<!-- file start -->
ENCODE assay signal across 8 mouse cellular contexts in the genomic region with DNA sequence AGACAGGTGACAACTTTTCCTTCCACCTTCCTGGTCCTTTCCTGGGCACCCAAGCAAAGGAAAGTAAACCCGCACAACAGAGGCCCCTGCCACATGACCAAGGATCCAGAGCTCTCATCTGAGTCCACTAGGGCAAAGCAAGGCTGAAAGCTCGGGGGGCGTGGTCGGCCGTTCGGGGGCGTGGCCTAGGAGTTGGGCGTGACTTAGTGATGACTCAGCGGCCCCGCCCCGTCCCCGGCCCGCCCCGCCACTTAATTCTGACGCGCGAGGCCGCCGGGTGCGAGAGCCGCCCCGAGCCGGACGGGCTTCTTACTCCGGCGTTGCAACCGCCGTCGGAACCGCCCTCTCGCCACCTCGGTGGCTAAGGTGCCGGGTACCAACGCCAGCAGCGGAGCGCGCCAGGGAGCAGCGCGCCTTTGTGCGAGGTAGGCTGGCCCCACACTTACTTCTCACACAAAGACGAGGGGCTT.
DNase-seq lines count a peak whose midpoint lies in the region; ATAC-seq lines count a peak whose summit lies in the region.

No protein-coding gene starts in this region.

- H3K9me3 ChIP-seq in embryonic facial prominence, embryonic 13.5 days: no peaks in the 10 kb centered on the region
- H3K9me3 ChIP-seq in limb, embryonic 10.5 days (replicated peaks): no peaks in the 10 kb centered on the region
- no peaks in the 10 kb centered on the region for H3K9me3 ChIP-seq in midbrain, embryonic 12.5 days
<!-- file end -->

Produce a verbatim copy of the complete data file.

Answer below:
ENCODE assay signal across 8 mouse cellular contexts in the genomic region with DNA sequence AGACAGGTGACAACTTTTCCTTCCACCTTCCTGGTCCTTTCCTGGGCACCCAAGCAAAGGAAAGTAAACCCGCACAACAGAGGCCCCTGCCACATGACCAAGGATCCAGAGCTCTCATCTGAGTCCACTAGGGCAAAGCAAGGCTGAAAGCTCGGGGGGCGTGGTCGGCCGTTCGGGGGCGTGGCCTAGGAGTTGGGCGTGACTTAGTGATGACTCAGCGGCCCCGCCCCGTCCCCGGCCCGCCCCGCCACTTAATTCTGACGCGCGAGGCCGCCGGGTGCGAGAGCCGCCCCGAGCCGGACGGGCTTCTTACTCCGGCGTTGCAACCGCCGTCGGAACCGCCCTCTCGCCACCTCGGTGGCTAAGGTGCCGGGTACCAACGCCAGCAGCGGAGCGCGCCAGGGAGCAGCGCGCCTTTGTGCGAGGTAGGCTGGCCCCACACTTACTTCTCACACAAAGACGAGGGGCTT.
DNase-seq lines count a peak whose midpoint lies in the region; ATAC-seq lines count a peak whose summit lies in the region.

No protein-coding gene starts in this region.

- H3K9me3 ChIP-seq in embryonic facial prominence, embryonic 13.5 days: no peaks in the 10 kb centered on the region
- H3K9me3 ChIP-seq in limb, embryonic 10.5 days (replicated peaks): no peaks in the 10 kb centered on the region
- no peaks in the 10 kb centered on the region for H3K9me3 ChIP-seq in midbrain, embryonic 12.5 days